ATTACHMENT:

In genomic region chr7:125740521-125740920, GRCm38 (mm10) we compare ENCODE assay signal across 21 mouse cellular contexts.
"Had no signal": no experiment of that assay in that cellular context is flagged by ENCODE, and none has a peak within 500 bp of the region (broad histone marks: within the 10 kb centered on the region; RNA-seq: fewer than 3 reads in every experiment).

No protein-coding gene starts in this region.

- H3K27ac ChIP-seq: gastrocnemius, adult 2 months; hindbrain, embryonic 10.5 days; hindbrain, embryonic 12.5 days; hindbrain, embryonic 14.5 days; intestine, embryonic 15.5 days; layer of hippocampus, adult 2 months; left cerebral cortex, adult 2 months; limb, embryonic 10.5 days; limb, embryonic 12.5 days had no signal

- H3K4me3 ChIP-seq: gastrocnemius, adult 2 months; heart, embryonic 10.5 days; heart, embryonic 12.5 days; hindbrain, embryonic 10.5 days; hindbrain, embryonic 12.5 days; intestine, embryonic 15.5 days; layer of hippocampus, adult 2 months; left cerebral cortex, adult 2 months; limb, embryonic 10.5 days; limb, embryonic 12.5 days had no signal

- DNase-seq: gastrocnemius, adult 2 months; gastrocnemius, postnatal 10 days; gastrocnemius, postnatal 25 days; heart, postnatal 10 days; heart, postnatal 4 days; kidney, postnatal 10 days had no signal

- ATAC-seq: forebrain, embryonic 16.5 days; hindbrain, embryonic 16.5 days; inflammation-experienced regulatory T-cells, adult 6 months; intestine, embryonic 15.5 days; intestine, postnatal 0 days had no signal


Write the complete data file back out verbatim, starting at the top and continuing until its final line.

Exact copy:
In genomic region chr7:125740521-125740920, GRCm38 (mm10) we compare ENCODE assay signal across 21 mouse cellular contexts.
"Had no signal": no experiment of that assay in that cellular context is flagged by ENCODE, and none has a peak within 500 bp of the region (broad histone marks: within the 10 kb centered on the region; RNA-seq: fewer than 3 reads in every experiment).

No protein-coding gene starts in this region.

- H3K27ac ChIP-seq: gastrocnemius, adult 2 months; hindbrain, embryonic 10.5 days; hindbrain, embryonic 12.5 days; hindbrain, embryonic 14.5 days; intestine, embryonic 15.5 days; layer of hippocampus, adult 2 months; left cerebral cortex, adult 2 months; limb, embryonic 10.5 days; limb, embryonic 12.5 days had no signal

- H3K4me3 ChIP-seq: gastrocnemius, adult 2 months; heart, embryonic 10.5 days; heart, embryonic 12.5 days; hindbrain, embryonic 10.5 days; hindbrain, embryonic 12.5 days; intestine, embryonic 15.5 days; layer of hippocampus, adult 2 months; left cerebral cortex, adult 2 months; limb, embryonic 10.5 days; limb, embryonic 12.5 days had no signal

- DNase-seq: gastrocnemius, adult 2 months; gastrocnemius, postnatal 10 days; gastrocnemius, postnatal 25 days; heart, postnatal 10 days; heart, postnatal 4 days; kidney, postnatal 10 days had no signal

- ATAC-seq: forebrain, embryonic 16.5 days; hindbrain, embryonic 16.5 days; inflammation-experienced regulatory T-cells, adult 6 months; intestine, embryonic 15.5 days; intestine, postnatal 0 days had no signal